21. Earnestness is the path of immortality (Nir- vâna), thoughtlessness the path of death. Those who are in earnest do not die, those who are thoughtless are as if dead already.
22. Those who are advanced in earnestness, having understood this clearly, delight in earnest- ness, and rejoice in the knowledge of the Ayiyas (the elect).
23. These wise people, meditative, steady, always possessed of strong powers, attain to Nirvâna, the highest happiness.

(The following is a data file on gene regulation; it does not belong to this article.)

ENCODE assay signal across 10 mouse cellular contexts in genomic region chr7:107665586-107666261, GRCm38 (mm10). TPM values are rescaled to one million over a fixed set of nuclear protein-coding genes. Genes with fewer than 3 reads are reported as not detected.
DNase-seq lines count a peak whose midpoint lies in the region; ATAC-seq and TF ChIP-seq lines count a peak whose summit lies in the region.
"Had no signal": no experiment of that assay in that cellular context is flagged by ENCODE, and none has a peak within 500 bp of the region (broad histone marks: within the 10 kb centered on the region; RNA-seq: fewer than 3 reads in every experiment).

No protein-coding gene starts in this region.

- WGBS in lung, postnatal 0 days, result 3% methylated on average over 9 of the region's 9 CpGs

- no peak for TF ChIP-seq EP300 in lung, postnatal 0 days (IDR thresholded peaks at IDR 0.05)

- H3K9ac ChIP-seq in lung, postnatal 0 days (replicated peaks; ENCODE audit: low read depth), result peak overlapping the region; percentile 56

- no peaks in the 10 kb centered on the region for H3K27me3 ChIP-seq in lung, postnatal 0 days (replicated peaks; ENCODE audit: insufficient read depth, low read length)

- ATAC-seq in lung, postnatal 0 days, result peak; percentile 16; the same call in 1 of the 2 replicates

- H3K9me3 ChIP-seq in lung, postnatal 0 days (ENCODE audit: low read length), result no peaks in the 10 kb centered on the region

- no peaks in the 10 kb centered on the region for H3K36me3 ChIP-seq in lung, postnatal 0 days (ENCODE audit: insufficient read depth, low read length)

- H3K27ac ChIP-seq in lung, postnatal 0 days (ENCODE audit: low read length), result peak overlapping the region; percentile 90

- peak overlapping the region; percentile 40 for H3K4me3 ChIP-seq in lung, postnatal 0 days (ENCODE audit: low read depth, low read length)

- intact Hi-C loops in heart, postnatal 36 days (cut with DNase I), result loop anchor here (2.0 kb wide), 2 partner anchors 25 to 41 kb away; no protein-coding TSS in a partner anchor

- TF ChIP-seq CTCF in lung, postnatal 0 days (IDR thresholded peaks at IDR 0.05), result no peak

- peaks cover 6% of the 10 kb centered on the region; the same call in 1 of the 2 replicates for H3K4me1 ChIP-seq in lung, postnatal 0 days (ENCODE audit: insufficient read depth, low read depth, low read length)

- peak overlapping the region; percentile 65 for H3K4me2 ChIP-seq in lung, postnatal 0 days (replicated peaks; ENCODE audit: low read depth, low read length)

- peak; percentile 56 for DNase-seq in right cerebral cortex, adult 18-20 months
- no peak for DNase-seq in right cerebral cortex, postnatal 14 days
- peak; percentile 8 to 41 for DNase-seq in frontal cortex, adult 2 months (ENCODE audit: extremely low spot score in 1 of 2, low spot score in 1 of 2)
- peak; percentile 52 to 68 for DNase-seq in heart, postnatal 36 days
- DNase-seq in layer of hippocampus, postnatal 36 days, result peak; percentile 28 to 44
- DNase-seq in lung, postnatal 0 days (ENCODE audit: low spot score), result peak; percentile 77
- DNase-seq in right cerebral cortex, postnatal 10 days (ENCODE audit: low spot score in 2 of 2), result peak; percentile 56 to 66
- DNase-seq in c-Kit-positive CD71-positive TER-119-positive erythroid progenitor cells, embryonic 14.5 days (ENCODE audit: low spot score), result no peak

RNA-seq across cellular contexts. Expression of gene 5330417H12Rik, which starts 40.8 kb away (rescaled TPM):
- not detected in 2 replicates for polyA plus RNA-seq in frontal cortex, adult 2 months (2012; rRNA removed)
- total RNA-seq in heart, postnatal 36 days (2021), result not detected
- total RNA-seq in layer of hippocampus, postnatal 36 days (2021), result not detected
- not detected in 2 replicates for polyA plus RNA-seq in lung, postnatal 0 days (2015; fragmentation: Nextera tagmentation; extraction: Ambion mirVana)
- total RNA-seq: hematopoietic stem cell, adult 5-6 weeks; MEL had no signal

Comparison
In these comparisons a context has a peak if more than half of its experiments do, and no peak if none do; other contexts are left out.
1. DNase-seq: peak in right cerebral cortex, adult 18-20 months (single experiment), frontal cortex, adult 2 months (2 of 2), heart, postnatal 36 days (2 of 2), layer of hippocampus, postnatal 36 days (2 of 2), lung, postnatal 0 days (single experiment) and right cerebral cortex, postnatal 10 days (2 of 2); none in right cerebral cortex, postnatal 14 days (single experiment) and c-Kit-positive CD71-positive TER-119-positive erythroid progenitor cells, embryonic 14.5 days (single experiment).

1 There is nothing in the tenth section of the Dhammapada, as translated by Beal, corresponding to the verses of this chapter. . Apram^da, which FausboU translates by *vigilantia,' Gogerly by ' religion,' Childers by * diligence,' expresses literally the absence of that giddiness or thoughtlessness which characterizes the state of mind of worldly people. It is the first entering into oneself, and hence all virtues are said to have their root in apramdda. (Ye ke^i kusali dhammd sabbe te appamddamftlakS.) I have translated it by * earnestness,' sometimes by ' reflection.' * Immortality,' amnta, is explained by Buddhaghosa as Nirvdwa. Amn'ta is used, no doubt, as a synonym of Nirvdwa, but this very fact shows how many different conceptions entered from the very first into the Nirvdwa of the Buddhists. See Childers, s. v. nibbdna, p. 269. This verse, as recited to Ajoka, occurs in the Dipava^^sa VI, 53, and in the Mah^va/wsa, p. 25. See also Sanatsu^Mya, translated by Telang, Sacred Books of the East, vol. viii. p. 1 38. . The Ariyas, the noble or elect, are those who have entered on the path that leads to Nirv^wa ; see Koppen, p. 396. Their knowledge and general status is minutely described ; see Koppen, p. 436. . Childers, s.v. nibbdna, thinks that nibbdna here and in many other places means Arhatship.  e